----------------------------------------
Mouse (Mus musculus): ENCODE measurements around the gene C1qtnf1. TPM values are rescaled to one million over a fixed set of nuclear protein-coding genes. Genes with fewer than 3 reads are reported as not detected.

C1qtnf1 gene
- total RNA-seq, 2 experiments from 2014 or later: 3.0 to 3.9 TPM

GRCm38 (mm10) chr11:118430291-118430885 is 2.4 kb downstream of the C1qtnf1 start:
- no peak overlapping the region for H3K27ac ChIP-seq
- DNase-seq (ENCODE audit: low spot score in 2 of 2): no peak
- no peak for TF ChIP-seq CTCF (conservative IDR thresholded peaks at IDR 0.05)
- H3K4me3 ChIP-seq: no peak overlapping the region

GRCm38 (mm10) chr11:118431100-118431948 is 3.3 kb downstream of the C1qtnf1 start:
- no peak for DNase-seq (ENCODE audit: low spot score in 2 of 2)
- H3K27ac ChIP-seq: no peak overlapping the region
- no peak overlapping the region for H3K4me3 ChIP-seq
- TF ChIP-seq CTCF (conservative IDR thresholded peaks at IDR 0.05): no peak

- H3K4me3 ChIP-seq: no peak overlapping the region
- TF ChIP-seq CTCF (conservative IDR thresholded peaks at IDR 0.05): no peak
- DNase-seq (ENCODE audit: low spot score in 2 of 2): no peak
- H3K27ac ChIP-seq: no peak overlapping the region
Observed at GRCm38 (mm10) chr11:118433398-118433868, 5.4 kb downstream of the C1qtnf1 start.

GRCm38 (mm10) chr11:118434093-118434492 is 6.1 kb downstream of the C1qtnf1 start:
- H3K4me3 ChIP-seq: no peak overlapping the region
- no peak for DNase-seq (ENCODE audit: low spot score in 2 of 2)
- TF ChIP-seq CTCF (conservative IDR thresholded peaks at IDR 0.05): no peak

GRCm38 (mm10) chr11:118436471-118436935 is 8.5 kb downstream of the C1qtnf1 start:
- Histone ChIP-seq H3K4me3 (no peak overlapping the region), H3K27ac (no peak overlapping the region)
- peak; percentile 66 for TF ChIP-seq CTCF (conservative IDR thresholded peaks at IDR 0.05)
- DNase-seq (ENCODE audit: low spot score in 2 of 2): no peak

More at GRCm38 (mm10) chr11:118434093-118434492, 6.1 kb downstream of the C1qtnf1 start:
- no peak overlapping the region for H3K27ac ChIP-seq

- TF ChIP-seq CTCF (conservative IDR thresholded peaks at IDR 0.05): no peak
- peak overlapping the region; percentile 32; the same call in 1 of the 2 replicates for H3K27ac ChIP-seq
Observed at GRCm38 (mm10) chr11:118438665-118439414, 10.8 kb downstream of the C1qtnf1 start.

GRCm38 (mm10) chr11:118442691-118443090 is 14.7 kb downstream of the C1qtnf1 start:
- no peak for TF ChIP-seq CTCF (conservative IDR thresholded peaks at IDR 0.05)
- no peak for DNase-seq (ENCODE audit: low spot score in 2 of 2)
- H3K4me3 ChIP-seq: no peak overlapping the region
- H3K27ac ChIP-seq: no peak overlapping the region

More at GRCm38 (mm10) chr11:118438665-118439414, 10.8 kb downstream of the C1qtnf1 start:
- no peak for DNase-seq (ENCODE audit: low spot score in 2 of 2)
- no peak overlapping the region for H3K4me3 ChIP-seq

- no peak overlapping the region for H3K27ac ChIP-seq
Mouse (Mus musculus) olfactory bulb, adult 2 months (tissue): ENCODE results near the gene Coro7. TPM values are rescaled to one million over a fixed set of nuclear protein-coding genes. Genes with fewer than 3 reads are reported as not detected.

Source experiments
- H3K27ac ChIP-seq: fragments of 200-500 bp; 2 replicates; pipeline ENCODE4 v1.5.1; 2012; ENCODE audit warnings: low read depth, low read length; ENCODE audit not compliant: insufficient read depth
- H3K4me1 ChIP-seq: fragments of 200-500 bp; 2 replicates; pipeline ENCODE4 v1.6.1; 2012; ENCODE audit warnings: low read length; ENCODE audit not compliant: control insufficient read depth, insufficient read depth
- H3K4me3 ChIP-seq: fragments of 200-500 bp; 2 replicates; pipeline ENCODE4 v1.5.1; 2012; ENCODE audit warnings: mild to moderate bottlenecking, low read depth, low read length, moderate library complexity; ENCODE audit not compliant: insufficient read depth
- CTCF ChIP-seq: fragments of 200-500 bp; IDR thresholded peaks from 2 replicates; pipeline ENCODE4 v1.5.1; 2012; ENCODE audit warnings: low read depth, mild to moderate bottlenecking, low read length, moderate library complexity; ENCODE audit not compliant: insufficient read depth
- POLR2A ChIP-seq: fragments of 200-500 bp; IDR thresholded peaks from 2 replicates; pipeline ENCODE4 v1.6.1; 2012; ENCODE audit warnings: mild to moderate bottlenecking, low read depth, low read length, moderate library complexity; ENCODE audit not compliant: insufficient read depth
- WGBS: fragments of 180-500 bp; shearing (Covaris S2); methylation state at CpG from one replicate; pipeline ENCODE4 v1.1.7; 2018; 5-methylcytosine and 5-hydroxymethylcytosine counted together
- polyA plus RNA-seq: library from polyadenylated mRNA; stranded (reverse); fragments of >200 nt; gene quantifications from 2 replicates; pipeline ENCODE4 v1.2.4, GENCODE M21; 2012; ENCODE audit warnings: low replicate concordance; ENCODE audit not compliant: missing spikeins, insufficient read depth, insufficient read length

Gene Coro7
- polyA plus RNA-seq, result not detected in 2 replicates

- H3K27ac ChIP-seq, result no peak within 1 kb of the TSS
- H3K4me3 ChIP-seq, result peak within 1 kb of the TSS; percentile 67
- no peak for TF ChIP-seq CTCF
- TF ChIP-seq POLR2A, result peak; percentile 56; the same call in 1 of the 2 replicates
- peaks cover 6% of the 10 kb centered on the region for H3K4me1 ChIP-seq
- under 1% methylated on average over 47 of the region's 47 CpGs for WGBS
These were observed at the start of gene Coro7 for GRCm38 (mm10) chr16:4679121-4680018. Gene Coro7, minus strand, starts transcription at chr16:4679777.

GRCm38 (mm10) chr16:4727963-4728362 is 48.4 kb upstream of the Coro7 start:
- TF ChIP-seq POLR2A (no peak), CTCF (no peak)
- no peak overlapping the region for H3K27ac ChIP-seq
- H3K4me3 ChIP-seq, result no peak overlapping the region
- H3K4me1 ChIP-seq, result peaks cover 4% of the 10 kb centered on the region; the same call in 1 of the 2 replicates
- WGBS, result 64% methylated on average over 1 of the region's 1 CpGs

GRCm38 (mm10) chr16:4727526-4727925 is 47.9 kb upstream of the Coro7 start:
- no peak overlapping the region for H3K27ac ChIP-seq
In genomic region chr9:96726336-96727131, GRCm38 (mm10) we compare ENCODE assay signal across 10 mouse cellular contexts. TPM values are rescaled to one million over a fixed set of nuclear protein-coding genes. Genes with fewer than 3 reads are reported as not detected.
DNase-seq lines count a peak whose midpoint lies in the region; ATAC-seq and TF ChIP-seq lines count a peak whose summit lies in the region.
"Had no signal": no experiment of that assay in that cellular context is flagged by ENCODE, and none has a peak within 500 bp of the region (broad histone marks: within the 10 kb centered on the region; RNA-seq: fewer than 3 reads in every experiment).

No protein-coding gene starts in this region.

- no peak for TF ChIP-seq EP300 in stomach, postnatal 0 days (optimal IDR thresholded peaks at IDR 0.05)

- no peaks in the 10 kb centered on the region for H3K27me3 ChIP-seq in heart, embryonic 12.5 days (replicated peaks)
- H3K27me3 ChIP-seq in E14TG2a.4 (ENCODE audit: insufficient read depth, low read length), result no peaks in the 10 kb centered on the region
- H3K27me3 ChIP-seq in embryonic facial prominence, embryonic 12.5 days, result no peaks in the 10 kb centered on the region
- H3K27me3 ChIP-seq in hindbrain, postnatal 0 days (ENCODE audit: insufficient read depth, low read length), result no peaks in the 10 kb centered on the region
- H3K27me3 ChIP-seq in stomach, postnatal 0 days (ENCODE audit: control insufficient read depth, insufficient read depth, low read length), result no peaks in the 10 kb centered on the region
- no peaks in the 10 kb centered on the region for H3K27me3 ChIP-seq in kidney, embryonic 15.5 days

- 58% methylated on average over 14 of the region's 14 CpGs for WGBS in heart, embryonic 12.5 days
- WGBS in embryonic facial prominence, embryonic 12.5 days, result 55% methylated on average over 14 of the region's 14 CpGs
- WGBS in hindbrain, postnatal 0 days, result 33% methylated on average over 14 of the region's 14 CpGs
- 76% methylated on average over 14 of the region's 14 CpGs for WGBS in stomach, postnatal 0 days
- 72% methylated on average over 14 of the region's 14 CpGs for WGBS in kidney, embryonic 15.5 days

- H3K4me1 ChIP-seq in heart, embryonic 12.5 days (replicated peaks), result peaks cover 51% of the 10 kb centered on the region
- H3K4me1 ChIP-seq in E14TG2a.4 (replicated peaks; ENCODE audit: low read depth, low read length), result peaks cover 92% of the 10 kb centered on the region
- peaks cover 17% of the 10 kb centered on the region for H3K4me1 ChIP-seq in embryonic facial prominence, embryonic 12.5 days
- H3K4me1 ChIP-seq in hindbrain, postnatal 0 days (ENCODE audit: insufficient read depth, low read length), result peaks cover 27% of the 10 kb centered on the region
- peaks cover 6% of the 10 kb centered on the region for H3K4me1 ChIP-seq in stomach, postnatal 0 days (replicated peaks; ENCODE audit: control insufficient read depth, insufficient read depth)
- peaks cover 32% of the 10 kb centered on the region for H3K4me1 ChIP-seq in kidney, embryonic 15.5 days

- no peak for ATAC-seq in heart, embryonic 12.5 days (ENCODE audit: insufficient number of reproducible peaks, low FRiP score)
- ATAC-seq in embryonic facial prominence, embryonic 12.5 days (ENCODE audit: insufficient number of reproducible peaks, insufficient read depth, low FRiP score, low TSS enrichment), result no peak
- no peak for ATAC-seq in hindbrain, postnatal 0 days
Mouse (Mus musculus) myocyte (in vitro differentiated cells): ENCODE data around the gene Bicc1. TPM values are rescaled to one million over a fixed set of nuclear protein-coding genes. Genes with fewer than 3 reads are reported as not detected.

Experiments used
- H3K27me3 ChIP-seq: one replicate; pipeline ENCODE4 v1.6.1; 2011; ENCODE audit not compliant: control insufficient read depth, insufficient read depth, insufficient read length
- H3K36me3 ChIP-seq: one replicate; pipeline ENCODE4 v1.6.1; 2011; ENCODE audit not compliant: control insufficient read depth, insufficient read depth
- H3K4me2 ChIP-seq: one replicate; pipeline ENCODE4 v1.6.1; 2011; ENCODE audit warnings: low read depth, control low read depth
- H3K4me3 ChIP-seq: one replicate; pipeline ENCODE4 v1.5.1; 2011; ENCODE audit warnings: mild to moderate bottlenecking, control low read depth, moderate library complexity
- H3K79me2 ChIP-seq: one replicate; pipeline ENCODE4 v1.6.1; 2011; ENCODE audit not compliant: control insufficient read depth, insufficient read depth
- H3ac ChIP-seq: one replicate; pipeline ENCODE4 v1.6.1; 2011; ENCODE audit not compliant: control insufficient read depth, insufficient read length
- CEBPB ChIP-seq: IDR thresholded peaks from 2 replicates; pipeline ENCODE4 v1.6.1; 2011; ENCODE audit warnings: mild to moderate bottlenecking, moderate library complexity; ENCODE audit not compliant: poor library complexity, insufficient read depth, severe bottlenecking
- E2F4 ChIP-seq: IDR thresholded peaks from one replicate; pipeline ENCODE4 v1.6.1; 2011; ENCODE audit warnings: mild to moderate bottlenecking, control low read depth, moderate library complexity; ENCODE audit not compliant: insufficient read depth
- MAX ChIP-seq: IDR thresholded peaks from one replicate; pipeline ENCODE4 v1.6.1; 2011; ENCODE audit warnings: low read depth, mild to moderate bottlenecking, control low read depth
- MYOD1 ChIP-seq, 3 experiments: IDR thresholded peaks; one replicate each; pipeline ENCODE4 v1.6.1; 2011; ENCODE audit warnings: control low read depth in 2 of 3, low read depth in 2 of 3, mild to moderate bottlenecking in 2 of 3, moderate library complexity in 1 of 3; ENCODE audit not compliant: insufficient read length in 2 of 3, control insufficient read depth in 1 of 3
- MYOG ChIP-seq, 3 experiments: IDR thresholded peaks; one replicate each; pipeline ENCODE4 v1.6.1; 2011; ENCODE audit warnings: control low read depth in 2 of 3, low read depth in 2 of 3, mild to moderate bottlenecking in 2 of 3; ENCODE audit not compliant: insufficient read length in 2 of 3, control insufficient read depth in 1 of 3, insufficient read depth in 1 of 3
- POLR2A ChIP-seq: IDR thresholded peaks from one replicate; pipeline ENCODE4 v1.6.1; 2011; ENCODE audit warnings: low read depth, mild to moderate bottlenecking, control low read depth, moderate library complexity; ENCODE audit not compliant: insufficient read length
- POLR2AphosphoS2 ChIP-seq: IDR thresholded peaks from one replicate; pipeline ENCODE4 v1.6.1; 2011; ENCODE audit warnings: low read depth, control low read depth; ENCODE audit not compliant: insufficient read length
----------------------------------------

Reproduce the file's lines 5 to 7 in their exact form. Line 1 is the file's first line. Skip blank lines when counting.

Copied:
- no peak overlapping the region for H3K27ac ChIP-seq
- DNase-seq (ENCODE audit: low spot score in 2 of 2): no peak
- no peak for TF ChIP-seq CTCF (conservative IDR thresholded peaks at IDR 0.05)